Remembering: Good Things for Organizing

Organization is such an integral component of the Martha Stewart ethos. Devotees of her brand have come to expect not only excellent recipes, gardening tips, craft projects and entertaining ideas but ways to streamline and simplify the art of living through organization. We, Martha's regular readers and viewers, can now so easily identify and recognize the "Martha Stewart way" of organizing through classic visual cues that have become iconic - and often mimicked: labelled linen storage boxes, glass decanters for dish soap and laundry detergent, bulletin boards with ribbon borders and perfectly-appointed closets with hooks, baskets and boxes assigned to very specific functions.
 In 2001, Martha released her first and only book on the subject of home organization. (She later followed with several special issue magazines devoted to the subject.) This book is essential for anyone who needs some inspiration to kickstart a clutter-control regimen in any room of the house. Filled with beautiful photographs and very practical and simple ideas to bring order to some of the busiest areas of the home, the book is divided into two parts: Living and Working. Each part is then divided into four chapters: In part one (Living) organization ideas are grouped by rooms: Kitchen, Living Rooms, Bedroom, Bathroom. In part two (Working) the same principle applies: Home Office, Workrooms, Utility Rooms, Storage Rooms. This makes the book itself a testament to effective editing!

I love this book a lot and have referred back to it many times over the years. There are a few subjects that now seem outdated, such as storage ideas for audio cassettes, VHS tapes and photo negatives, but most of the ideas are timeless and infinitely helpful. As with most Martha Stewart books, it is the beauty of the ideas and their photographic presentations that moves me. The hallmark of Martha's style of organization is the pairing of old with new, never compromising on the beauty of the idea. Who wouldn't want to have a beautiful antique armoire converted into a small but strategic home office? Or perhaps a linen closet so skillfully maintained that just gazing upon its perfect rows of fluffy, colour-coordinated towels makes you smile? The book thinks of everything and no clutter problem is left unsolved, from organizing family recipes to storing rugs and artwork, from designing a functional and beautiful home office to strategies designed to keep your bedroom and its closets true to their initial purposes. If you don't have this book yet, I highly recommend it.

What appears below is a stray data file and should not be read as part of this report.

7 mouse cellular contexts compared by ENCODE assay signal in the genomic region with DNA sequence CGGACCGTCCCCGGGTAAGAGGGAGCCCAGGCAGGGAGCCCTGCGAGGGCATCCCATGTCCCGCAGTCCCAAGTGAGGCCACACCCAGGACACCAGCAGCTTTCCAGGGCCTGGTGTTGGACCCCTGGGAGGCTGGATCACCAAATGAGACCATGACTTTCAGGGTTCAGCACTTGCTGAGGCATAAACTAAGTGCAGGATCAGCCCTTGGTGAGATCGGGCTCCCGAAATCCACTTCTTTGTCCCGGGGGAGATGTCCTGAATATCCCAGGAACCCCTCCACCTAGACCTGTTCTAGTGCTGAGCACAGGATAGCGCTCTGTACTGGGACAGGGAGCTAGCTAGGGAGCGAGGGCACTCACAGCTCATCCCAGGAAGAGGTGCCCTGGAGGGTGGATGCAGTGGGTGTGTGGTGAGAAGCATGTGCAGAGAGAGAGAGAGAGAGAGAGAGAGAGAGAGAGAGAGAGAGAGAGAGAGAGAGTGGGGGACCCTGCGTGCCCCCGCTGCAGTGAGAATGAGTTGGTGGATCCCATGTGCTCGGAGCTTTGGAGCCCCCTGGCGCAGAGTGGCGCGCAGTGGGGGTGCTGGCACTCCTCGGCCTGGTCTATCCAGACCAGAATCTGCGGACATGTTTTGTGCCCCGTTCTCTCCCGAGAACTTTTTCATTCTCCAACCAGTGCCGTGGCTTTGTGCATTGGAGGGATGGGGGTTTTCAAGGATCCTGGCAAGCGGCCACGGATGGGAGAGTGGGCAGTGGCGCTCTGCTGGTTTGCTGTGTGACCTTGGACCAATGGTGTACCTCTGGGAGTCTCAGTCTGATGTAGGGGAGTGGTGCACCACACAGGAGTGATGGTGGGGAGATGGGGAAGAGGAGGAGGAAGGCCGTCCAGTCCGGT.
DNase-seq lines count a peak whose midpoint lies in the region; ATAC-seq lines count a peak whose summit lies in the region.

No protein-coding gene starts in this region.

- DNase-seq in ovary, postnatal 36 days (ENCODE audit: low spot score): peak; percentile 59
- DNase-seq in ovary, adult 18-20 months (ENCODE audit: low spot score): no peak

A HUTCH FOR ANY OCCASION: One of my favourite themes in the book is the recurring use of antique hutches and armoires for storage purposes. I've always loved the idea of being able to close the doors of a cabinet to conceal its function, whether it is to store your collection of china or to house a discreet and neatly appointed home office. When you close the door, you see only a beautiful piece of furniture, which also happens to be serving an important organizational function. Below are a few examples from the book.
This hutch was fitted with a series of interior compartments to house numerous pieces of collectible dinnerware and serveware.
An unassuming cabinet in this living room houses stereo equipment and various audio/visual media in smaller boxes and compartments that fit neatly onto its shelves.